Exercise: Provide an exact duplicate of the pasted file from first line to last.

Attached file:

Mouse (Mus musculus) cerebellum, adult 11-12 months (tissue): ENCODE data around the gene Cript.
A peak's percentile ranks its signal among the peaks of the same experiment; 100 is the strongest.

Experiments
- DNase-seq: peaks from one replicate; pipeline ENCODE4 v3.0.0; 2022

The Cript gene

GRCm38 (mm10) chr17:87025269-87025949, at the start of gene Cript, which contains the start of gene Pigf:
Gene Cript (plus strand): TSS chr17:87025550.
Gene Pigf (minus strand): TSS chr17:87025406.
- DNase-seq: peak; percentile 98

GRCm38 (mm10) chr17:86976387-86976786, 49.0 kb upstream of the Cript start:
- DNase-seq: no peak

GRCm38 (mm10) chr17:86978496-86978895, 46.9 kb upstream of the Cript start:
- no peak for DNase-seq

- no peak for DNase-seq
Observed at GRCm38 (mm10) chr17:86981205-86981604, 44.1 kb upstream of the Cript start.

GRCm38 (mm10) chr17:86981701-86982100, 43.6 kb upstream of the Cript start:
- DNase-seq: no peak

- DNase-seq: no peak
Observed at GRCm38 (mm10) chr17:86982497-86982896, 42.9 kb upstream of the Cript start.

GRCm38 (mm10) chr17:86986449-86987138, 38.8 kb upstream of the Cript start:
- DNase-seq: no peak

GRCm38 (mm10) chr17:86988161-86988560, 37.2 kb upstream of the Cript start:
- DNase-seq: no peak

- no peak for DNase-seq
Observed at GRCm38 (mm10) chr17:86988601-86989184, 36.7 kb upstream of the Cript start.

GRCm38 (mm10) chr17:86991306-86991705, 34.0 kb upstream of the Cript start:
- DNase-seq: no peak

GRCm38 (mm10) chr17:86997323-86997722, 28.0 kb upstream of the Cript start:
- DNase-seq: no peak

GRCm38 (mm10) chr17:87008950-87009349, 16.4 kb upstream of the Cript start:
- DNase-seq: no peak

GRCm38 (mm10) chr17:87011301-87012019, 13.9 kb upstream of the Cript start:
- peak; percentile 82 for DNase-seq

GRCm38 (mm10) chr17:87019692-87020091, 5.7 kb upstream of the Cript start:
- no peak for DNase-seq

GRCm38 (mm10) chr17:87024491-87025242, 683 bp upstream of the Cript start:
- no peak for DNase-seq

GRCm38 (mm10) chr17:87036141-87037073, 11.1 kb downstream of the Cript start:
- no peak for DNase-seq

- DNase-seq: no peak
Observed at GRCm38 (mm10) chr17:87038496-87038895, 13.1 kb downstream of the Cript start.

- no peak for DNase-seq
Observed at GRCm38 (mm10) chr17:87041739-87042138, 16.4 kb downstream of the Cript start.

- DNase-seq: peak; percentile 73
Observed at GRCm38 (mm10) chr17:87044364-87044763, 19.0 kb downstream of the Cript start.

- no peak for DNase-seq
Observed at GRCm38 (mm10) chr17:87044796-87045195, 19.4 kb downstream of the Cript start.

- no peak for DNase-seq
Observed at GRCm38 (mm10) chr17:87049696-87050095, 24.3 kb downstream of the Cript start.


Mouse (Mus musculus) cerebellum, adult 11-12 months (tissue): ENCODE data around the gene Cript.
A peak's percentile ranks its signal among the peaks of the same experiment; 100 is the strongest.

Experiments
- DNase-seq: peaks from one replicate; pipeline ENCODE4 v3.0.0; 2022

The Cript gene

GRCm38 (mm10) chr17:87025269-87025949, at the start of gene Cript, which contains the start of gene Pigf:
Gene Cript (plus strand): TSS chr17:87025550.
Gene Pigf (minus strand): TSS chr17:87025406.
- DNase-seq: peak; percentile 98

GRCm38 (mm10) chr17:86976387-86976786, 49.0 kb upstream of the Cript start:
- DNase-seq: no peak

GRCm38 (mm10) chr17:86978496-86978895, 46.9 kb upstream of the Cript start:
- no peak for DNase-seq

- no peak for DNase-seq
Observed at GRCm38 (mm10) chr17:86981205-86981604, 44.1 kb upstream of the Cript start.

GRCm38 (mm10) chr17:86981701-86982100, 43.6 kb upstream of the Cript start:
- DNase-seq: no peak

- DNase-seq: no peak
Observed at GRCm38 (mm10) chr17:86982497-86982896, 42.9 kb upstream of the Cript start.

GRCm38 (mm10) chr17:86986449-86987138, 38.8 kb upstream of the Cript start:
- DNase-seq: no peak

GRCm38 (mm10) chr17:86988161-86988560, 37.2 kb upstream of the Cript start:
- DNase-seq: no peak

- no peak for DNase-seq
Observed at GRCm38 (mm10) chr17:86988601-86989184, 36.7 kb upstream of the Cript start.

GRCm38 (mm10) chr17:86991306-86991705, 34.0 kb upstream of the Cript start:
- DNase-seq: no peak

GRCm38 (mm10) chr17:86997323-86997722, 28.0 kb upstream of the Cript start:
- DNase-seq: no peak

GRCm38 (mm10) chr17:87008950-87009349, 16.4 kb upstream of the Cript start:
- DNase-seq: no peak

GRCm38 (mm10) chr17:87011301-87012019, 13.9 kb upstream of the Cript start:
- peak; percentile 82 for DNase-seq

GRCm38 (mm10) chr17:87019692-87020091, 5.7 kb upstream of the Cript start:
- no peak for DNase-seq

GRCm38 (mm10) chr17:87024491-87025242, 683 bp upstream of the Cript start:
- no peak for DNase-seq

GRCm38 (mm10) chr17:87036141-87037073, 11.1 kb downstream of the Cript start:
- no peak for DNase-seq

- DNase-seq: no peak
Observed at GRCm38 (mm10) chr17:87038496-87038895, 13.1 kb downstream of the Cript start.

- no peak for DNase-seq
Observed at GRCm38 (mm10) chr17:87041739-87042138, 16.4 kb downstream of the Cript start.

- DNase-seq: peak; percentile 73
Observed at GRCm38 (mm10) chr17:87044364-87044763, 19.0 kb downstream of the Cript start.

- no peak for DNase-seq
Observed at GRCm38 (mm10) chr17:87044796-87045195, 19.4 kb downstream of the Cript start.

- no peak for DNase-seq
Observed at GRCm38 (mm10) chr17:87049696-87050095, 24.3 kb downstream of the Cript start.